Figure 6.10 Plots of offender count against total section 11 score for questions 5–10 for various subsets of offenders with different conviction counts

(p.142) suggesting a mixture of two offender types. The right hand graph, showing the distribution of scores for offenders with a Q5–10 score less than 7, again providing evidence of the low-risk category offenders. However, for offenders with higher numbers of convictions (7+), there appears to be a level area in the distribution for scores less than 4, followed by a steep rise to the peak at around 6 and a shallower decline to the maximum score of 12.

Questions 5–10 of section 11 measure cognitive-behavioural skills and it is believed that these can be improved by appropriate programmes, leading in turn to reduced recidivism. The scope for overall crime reduction is however quite small, in part because only the high-risk offenders score highly on these questions and there are relatively few of them, but also because even the most successful of these programmes are unlikely to reduce this element of the score to zero.

# Conclusions from the OASys Pilot Data Analysis

Using conviction number information from the Police National Computer, we have shown in Figure 6.1 that the OASys pilot data displays the dual risk category structure that we previously identified in the Offenders Index data in Chapter 2. Our analysis of section 11 of the OASys questionnaire, total score, also indicates that there are two groups of offenders: one group with Normally distributed (mean ≈ 10, s = 4.8) total section 11 score and one group with lower scores (exponentially distributed, mean = 4.23). By dichotomizing the data, on the basis of section 11 total score, we have also shown that offenders with high (≥ 6) OASys section 11 total score account for 80 per cent of the high-risk category offenders identified in Figure 6.1. As illustrated in Figure 6.6 these high-scoring offenders also exhibit the same recidivism probability (0.91). The offenders with low-OASys section 11 total scores (< 6) are predominantly (70 per cent) made up of offenders with the recidivism properties (see Figure 6.7) of the low-risk category identified in Figure 6.1. The number of offenders in the high-risk component of Figure 6.7 corresponds, almost exactly, to the number in the left hand tail (total section 11 score < 6) of the fitted Normal distribution of high-risk offender scores (see Figure 6.3).We have also shown that there may be evidence for the existence of a group of moderate scoring offenders not identified by the dichotomy but perhaps accounting for some of the high-risk element in the offender (p.143) group with score < 6. We thus have strong evidence that our high- and low-risk categories actually exist as distinct sub-populations, with different psychological characteristics. The low-risk category offenders displaying relatively normal psychology and the high-risk category offenders displaying problems in areas of self-control, empathy and awareness.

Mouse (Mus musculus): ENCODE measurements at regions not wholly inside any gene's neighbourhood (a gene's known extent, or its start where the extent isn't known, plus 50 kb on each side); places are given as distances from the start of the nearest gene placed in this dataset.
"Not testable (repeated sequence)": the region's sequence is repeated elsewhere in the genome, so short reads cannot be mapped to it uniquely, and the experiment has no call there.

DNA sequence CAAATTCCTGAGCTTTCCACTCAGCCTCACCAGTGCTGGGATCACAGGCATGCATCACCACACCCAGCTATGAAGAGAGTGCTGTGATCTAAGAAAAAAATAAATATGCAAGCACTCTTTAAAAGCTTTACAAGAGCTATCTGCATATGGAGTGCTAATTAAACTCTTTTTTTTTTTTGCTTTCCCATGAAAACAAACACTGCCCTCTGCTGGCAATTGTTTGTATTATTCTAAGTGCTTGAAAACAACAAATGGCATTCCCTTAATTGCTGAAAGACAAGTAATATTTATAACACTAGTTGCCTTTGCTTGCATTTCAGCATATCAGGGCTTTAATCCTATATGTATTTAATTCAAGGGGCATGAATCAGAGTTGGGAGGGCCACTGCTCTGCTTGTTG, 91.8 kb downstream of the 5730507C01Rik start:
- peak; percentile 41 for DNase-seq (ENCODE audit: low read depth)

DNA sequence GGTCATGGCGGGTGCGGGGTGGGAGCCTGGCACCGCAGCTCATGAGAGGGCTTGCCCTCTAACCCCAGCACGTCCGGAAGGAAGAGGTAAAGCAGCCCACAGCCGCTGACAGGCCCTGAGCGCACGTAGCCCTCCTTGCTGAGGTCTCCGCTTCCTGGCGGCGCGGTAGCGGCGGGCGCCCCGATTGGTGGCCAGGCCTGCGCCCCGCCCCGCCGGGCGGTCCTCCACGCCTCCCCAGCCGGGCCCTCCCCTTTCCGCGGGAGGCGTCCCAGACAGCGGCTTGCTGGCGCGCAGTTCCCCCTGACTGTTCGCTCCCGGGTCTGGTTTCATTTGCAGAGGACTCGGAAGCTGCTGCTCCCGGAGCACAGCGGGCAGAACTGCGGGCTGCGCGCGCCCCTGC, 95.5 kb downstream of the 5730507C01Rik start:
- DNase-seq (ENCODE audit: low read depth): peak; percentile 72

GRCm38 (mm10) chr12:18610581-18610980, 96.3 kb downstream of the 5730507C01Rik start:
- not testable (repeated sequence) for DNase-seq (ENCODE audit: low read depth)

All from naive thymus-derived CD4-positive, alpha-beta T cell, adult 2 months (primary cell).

It is important to stress here that our risk categories are inferences from the statistical structure of the offender population resulting in some difficulty allocating many individual offenders unequivocally to one or other of the risk categories especially for offenders with low conviction counts. The total section 11 score dichotomy on the other hand allocates individuals to the high- and low-risk categories on the basis of characteristics independent of criminal history and with much greater certainty if conviction count is used as an additional discriminant.